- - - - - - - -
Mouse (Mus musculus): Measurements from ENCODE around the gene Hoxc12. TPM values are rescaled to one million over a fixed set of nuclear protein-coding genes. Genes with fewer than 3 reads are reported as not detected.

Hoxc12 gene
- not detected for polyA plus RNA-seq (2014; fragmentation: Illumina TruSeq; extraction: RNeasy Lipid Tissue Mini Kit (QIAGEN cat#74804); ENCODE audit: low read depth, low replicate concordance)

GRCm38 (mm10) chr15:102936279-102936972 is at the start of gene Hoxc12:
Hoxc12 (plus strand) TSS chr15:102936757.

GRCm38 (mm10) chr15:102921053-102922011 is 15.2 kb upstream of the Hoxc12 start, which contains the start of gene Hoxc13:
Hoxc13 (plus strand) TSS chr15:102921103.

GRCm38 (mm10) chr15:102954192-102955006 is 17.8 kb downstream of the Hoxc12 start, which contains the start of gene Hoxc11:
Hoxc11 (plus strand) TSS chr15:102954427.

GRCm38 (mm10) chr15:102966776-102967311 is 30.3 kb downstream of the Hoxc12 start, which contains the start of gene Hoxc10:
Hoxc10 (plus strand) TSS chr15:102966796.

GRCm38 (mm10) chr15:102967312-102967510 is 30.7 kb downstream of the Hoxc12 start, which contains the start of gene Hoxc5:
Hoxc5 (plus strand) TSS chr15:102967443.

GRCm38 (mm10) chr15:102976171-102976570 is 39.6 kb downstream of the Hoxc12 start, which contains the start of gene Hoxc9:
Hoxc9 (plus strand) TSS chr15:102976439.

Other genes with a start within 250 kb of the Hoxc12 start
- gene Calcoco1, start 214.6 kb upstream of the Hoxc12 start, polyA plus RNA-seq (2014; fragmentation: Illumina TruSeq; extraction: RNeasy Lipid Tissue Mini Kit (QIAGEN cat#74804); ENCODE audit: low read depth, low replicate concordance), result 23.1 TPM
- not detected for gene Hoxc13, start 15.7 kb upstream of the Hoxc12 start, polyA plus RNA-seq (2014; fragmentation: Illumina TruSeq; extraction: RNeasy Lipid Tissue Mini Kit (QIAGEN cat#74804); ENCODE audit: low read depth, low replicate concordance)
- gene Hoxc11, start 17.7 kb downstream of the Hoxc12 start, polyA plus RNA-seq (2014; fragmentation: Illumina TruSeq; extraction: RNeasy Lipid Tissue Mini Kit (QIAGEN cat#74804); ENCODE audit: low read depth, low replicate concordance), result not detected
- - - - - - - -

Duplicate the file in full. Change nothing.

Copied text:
Mouse (Mus musculus): Measurements from ENCODE around the gene Hoxc12. TPM values are rescaled to one million over a fixed set of nuclear protein-coding genes. Genes with fewer than 3 reads are reported as not detected.

Hoxc12 gene
- not detected for polyA plus RNA-seq (2014; fragmentation: Illumina TruSeq; extraction: RNeasy Lipid Tissue Mini Kit (QIAGEN cat#74804); ENCODE audit: low read depth, low replicate concordance)

GRCm38 (mm10) chr15:102936279-102936972 is at the start of gene Hoxc12:
Hoxc12 (plus strand) TSS chr15:102936757.

GRCm38 (mm10) chr15:102921053-102922011 is 15.2 kb upstream of the Hoxc12 start, which contains the start of gene Hoxc13:
Hoxc13 (plus strand) TSS chr15:102921103.

GRCm38 (mm10) chr15:102954192-102955006 is 17.8 kb downstream of the Hoxc12 start, which contains the start of gene Hoxc11:
Hoxc11 (plus strand) TSS chr15:102954427.

GRCm38 (mm10) chr15:102966776-102967311 is 30.3 kb downstream of the Hoxc12 start, which contains the start of gene Hoxc10:
Hoxc10 (plus strand) TSS chr15:102966796.

GRCm38 (mm10) chr15:102967312-102967510 is 30.7 kb downstream of the Hoxc12 start, which contains the start of gene Hoxc5:
Hoxc5 (plus strand) TSS chr15:102967443.

GRCm38 (mm10) chr15:102976171-102976570 is 39.6 kb downstream of the Hoxc12 start, which contains the start of gene Hoxc9:
Hoxc9 (plus strand) TSS chr15:102976439.

Other genes with a start within 250 kb of the Hoxc12 start
- gene Calcoco1, start 214.6 kb upstream of the Hoxc12 start, polyA plus RNA-seq (2014; fragmentation: Illumina TruSeq; extraction: RNeasy Lipid Tissue Mini Kit (QIAGEN cat#74804); ENCODE audit: low read depth, low replicate concordance), result 23.1 TPM
- not detected for gene Hoxc13, start 15.7 kb upstream of the Hoxc12 start, polyA plus RNA-seq (2014; fragmentation: Illumina TruSeq; extraction: RNeasy Lipid Tissue Mini Kit (QIAGEN cat#74804); ENCODE audit: low read depth, low replicate concordance)
- gene Hoxc11, start 17.7 kb downstream of the Hoxc12 start, polyA plus RNA-seq (2014; fragmentation: Illumina TruSeq; extraction: RNeasy Lipid Tissue Mini Kit (QIAGEN cat#74804); ENCODE audit: low read depth, low replicate concordance), result not detected